Women who practice mindfulness are less affected by menopause
A new study has revealed that practicing mindfulness may lead to fewer menopausal symptoms for women. The researchers found that the positive effects are the strongest among menopausal women struggling with depression, anxiety, and irritability.
Study lead author Dr. Richa Sood is a general internist and women’s health specialist at the Mayo Clinic.
“In this study, we found that midlife women with higher mindfulness scores experienced fewer menopausal symptoms,” said Dr. Sood. “These findings suggest that mindfulness may be a promising tool to help women reduce menopausal symptoms and overall stress.”
Mindfulness involves the acknowledgement of emotions, thoughts, and feelings in the present without any judgment. Studies have shown that practicing mindfulness can reduce stress and improve quality of life.
On a daily basis, around 6,000 women in the United States reach menopause. The most common symptoms include hot flashes, night sweats, vaginal dryness, and mood changes.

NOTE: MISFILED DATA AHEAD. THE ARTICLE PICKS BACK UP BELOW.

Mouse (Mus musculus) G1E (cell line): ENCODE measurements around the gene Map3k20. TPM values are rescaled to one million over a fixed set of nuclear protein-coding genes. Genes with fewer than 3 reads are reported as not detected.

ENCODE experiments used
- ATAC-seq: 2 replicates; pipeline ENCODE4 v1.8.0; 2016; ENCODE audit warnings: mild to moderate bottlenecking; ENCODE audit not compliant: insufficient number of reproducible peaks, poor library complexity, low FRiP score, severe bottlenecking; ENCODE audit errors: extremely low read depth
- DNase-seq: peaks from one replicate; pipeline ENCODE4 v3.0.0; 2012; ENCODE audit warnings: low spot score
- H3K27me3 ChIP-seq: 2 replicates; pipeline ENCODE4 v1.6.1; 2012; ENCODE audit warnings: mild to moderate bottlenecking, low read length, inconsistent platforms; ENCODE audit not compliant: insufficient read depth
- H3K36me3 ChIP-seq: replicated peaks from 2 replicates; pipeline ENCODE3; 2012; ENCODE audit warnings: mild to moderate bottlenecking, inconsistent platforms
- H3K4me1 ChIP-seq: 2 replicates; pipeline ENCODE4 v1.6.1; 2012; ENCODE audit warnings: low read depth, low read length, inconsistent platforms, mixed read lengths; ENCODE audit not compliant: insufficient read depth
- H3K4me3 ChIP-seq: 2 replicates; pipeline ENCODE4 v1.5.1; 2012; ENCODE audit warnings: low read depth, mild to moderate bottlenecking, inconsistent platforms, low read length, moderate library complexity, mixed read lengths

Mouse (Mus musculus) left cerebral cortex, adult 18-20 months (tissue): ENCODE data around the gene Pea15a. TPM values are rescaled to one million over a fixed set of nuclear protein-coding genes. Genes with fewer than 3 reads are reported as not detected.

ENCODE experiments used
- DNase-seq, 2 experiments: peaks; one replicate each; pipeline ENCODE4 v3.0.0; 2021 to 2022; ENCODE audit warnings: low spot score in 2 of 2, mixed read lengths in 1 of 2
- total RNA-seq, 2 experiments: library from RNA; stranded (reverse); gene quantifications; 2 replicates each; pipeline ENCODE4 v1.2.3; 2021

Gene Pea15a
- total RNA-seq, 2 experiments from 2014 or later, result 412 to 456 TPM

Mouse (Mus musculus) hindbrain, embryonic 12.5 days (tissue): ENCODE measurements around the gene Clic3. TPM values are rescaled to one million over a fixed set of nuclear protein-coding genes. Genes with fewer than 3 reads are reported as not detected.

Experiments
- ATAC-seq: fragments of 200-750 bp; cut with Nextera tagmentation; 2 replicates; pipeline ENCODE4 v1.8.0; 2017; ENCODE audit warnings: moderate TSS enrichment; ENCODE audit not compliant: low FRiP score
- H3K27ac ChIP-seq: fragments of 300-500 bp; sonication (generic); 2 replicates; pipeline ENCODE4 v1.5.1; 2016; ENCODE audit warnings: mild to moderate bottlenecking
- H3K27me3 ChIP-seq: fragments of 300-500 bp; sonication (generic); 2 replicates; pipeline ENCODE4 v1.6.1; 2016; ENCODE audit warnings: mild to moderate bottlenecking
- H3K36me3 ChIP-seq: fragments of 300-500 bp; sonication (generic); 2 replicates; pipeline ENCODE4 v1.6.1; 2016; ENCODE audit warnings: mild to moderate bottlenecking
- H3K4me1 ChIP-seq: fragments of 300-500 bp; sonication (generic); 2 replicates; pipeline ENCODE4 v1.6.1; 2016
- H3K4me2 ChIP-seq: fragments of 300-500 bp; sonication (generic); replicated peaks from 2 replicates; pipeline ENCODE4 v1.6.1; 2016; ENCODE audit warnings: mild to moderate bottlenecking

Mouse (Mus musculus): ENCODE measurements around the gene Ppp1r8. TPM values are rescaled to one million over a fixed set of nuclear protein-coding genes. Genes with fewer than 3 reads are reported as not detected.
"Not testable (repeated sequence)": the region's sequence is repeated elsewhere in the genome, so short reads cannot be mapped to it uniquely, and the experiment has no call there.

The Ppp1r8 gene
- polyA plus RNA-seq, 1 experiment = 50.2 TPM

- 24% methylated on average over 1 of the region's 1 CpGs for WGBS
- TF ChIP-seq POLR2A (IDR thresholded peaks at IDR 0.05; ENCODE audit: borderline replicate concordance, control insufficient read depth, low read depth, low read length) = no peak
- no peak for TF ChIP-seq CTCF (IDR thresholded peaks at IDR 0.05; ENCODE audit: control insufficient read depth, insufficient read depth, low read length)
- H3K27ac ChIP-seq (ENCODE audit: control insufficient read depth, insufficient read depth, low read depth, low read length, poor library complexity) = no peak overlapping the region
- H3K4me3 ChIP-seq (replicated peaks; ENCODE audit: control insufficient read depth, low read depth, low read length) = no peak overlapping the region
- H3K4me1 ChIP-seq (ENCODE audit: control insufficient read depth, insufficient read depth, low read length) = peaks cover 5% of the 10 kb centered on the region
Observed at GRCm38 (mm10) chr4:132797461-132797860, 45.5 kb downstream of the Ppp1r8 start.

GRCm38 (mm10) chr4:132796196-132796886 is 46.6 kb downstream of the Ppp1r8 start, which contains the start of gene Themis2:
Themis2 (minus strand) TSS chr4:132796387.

The study was focused on more than 1,700 women between the ages of 40 and 65 who received care at the Women’s Health Clinic in Rochester from 2015 – 2016. The participants completed questionnaires that rated their menopausal symptoms, perceived level of stress, and mindfulness.
The study results showed that women with higher mindfulness scores were less affected by menopause. In addition, the link between higher mindfulness and reduced menopausal symptoms was found to be stronger among women with the most perceived stress.
Dr. Sood explained, “Essentially, the first step in being mindful is to become aware that our minds are on autopilot most of the time.”
“The goal during mindful moments is not to empty the mind, but to become an observer of the mind’s activity while being kind to oneself. The second step is to create a pause. Take a deep breath, and observe one’s own space, thoughts and emotions nonjudgmentally. The resulting calm helps lower stress.”
The study is published in Climacteric: The Journal of the International Menopause Society.